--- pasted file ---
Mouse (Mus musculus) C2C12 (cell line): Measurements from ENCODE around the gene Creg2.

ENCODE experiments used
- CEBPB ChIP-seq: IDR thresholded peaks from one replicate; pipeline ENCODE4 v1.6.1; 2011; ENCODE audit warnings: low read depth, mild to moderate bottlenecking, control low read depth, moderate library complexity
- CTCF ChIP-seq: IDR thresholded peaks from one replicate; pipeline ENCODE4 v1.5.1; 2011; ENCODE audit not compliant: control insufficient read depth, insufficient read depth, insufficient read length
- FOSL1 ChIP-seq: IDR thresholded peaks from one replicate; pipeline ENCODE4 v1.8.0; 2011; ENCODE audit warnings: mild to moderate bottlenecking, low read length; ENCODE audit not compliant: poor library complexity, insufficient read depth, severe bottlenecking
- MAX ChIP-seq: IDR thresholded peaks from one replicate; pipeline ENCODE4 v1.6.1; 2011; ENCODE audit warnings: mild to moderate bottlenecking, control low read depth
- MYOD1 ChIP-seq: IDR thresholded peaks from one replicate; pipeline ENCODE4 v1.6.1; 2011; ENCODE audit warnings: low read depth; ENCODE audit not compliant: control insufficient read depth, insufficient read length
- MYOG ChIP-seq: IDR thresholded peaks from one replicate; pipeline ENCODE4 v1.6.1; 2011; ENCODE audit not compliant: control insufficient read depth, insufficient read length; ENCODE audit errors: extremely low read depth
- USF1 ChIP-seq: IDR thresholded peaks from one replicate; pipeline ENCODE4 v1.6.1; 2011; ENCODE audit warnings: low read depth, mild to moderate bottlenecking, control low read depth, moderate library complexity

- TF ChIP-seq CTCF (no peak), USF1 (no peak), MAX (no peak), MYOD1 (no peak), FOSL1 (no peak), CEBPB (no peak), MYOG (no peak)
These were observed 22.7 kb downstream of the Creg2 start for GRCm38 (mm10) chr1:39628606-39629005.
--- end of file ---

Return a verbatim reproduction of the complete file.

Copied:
Mouse (Mus musculus) C2C12 (cell line): Measurements from ENCODE around the gene Creg2.

ENCODE experiments used
- CEBPB ChIP-seq: IDR thresholded peaks from one replicate; pipeline ENCODE4 v1.6.1; 2011; ENCODE audit warnings: low read depth, mild to moderate bottlenecking, control low read depth, moderate library complexity
- CTCF ChIP-seq: IDR thresholded peaks from one replicate; pipeline ENCODE4 v1.5.1; 2011; ENCODE audit not compliant: control insufficient read depth, insufficient read depth, insufficient read length
- FOSL1 ChIP-seq: IDR thresholded peaks from one replicate; pipeline ENCODE4 v1.8.0; 2011; ENCODE audit warnings: mild to moderate bottlenecking, low read length; ENCODE audit not compliant: poor library complexity, insufficient read depth, severe bottlenecking
- MAX ChIP-seq: IDR thresholded peaks from one replicate; pipeline ENCODE4 v1.6.1; 2011; ENCODE audit warnings: mild to moderate bottlenecking, control low read depth
- MYOD1 ChIP-seq: IDR thresholded peaks from one replicate; pipeline ENCODE4 v1.6.1; 2011; ENCODE audit warnings: low read depth; ENCODE audit not compliant: control insufficient read depth, insufficient read length
- MYOG ChIP-seq: IDR thresholded peaks from one replicate; pipeline ENCODE4 v1.6.1; 2011; ENCODE audit not compliant: control insufficient read depth, insufficient read length; ENCODE audit errors: extremely low read depth
- USF1 ChIP-seq: IDR thresholded peaks from one replicate; pipeline ENCODE4 v1.6.1; 2011; ENCODE audit warnings: low read depth, mild to moderate bottlenecking, control low read depth, moderate library complexity

- TF ChIP-seq CTCF (no peak), USF1 (no peak), MAX (no peak), MYOD1 (no peak), FOSL1 (no peak), CEBPB (no peak), MYOG (no peak)
These were observed 22.7 kb downstream of the Creg2 start for GRCm38 (mm10) chr1:39628606-39629005.